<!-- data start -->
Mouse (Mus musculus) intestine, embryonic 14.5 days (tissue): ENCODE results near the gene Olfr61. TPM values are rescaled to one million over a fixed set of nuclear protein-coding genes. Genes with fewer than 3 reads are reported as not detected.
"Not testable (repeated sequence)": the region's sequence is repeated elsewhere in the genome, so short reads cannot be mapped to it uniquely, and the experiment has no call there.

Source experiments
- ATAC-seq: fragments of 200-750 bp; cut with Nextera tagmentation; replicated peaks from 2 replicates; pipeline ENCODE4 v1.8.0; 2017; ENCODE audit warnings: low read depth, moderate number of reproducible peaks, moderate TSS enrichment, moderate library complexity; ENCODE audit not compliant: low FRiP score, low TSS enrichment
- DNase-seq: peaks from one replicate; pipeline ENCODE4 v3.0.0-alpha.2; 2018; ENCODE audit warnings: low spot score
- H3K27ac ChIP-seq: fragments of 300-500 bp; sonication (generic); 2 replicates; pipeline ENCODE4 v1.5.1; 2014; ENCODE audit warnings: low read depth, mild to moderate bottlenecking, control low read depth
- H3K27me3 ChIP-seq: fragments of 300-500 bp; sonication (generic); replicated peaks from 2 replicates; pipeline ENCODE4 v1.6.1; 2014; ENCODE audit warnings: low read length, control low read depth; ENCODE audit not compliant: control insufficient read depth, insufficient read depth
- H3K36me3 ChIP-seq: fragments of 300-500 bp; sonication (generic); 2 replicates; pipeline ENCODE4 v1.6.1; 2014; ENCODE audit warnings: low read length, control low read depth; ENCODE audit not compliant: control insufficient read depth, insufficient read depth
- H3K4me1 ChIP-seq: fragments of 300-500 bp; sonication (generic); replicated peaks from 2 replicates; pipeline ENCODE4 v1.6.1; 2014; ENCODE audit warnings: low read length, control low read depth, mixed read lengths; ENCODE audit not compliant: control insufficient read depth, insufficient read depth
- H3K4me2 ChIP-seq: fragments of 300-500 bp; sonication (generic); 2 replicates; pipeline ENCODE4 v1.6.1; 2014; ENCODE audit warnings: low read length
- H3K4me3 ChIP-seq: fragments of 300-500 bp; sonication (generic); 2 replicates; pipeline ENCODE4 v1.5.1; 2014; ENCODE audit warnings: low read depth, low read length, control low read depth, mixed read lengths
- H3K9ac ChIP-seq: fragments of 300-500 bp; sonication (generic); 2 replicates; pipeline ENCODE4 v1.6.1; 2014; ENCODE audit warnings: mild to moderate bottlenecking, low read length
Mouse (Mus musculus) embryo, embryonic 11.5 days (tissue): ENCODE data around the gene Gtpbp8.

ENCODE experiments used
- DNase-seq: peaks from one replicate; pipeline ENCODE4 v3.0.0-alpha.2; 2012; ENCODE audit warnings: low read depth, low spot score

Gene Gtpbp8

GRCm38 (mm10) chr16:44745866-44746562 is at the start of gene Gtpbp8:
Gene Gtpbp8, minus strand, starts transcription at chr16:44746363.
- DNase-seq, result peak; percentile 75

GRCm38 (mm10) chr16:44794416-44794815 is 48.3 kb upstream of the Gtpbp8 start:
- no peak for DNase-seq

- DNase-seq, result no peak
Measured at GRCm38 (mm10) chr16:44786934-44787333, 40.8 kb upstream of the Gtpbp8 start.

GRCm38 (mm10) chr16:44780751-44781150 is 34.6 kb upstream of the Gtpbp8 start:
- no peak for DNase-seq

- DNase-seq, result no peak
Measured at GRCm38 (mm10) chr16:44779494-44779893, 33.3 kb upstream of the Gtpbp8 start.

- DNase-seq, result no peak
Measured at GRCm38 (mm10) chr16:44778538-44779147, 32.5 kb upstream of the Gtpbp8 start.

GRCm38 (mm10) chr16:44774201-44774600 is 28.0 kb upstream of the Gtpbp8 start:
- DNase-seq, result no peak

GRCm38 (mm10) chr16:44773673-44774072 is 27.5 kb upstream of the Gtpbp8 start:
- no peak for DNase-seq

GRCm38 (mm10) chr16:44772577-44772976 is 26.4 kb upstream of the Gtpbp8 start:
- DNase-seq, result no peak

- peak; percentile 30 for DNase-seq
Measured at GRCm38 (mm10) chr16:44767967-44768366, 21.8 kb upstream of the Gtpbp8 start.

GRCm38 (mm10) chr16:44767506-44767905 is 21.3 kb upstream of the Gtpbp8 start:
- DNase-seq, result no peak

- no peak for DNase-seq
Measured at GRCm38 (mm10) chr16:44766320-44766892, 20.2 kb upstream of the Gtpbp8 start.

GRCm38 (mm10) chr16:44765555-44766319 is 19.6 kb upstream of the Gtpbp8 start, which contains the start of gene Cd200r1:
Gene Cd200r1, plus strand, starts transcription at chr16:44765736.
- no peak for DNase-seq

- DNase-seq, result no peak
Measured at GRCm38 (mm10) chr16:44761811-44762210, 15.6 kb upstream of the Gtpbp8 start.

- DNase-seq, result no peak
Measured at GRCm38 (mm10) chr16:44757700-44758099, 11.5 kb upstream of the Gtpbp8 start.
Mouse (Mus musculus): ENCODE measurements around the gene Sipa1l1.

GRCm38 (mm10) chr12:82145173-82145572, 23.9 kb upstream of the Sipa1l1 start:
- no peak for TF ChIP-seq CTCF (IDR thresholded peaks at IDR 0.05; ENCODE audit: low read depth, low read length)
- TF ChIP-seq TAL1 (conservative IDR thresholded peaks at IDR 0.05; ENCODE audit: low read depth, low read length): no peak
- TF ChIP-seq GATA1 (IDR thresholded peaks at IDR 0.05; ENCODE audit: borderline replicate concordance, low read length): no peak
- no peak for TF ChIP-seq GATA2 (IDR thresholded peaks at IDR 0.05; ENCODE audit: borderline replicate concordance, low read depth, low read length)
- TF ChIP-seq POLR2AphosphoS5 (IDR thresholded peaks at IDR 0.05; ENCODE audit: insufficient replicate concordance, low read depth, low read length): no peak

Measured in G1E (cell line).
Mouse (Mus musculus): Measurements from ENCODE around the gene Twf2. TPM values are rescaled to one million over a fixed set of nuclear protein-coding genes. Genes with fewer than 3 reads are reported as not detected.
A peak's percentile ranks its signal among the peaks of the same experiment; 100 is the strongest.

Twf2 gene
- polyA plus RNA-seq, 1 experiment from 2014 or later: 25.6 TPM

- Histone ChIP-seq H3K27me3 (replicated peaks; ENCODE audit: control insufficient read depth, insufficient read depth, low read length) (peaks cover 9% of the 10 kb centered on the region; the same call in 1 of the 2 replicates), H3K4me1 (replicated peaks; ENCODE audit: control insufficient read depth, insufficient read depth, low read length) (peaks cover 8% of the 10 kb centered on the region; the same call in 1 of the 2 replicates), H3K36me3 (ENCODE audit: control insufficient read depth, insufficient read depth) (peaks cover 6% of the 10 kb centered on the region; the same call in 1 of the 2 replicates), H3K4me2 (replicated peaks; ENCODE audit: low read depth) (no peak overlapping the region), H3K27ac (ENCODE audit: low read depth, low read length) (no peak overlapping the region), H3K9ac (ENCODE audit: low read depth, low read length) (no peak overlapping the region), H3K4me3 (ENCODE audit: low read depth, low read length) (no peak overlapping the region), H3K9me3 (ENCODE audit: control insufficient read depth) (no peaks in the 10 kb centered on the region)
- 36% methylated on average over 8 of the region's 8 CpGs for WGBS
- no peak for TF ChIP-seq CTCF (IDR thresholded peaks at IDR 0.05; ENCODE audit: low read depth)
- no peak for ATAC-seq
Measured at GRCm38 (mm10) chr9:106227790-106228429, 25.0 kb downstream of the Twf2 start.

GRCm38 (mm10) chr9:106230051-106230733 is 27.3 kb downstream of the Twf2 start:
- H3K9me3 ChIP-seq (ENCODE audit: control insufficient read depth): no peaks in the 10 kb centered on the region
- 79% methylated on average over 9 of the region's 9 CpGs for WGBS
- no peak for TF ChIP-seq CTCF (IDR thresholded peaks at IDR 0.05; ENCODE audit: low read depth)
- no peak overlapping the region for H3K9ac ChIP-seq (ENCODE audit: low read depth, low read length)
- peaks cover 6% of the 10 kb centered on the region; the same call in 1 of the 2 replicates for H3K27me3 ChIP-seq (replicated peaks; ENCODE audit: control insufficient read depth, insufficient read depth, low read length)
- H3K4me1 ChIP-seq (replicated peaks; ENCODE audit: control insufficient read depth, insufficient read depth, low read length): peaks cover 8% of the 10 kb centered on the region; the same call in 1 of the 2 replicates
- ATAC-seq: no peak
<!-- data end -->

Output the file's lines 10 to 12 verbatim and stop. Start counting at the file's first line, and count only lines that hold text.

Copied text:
- H3K4me2 ChIP-seq: fragments of 300-500 bp; sonication (generic); 2 replicates; pipeline ENCODE4 v1.6.1; 2014; ENCODE audit warnings: low read length
- H3K4me3 ChIP-seq: fragments of 300-500 bp; sonication (generic); 2 replicates; pipeline ENCODE4 v1.5.1; 2014; ENCODE audit warnings: low read depth, low read length, control low read depth, mixed read lengths
- H3K9ac ChIP-seq: fragments of 300-500 bp; sonication (generic); 2 replicates; pipeline ENCODE4 v1.6.1; 2014; ENCODE audit warnings: mild to moderate bottlenecking, low read length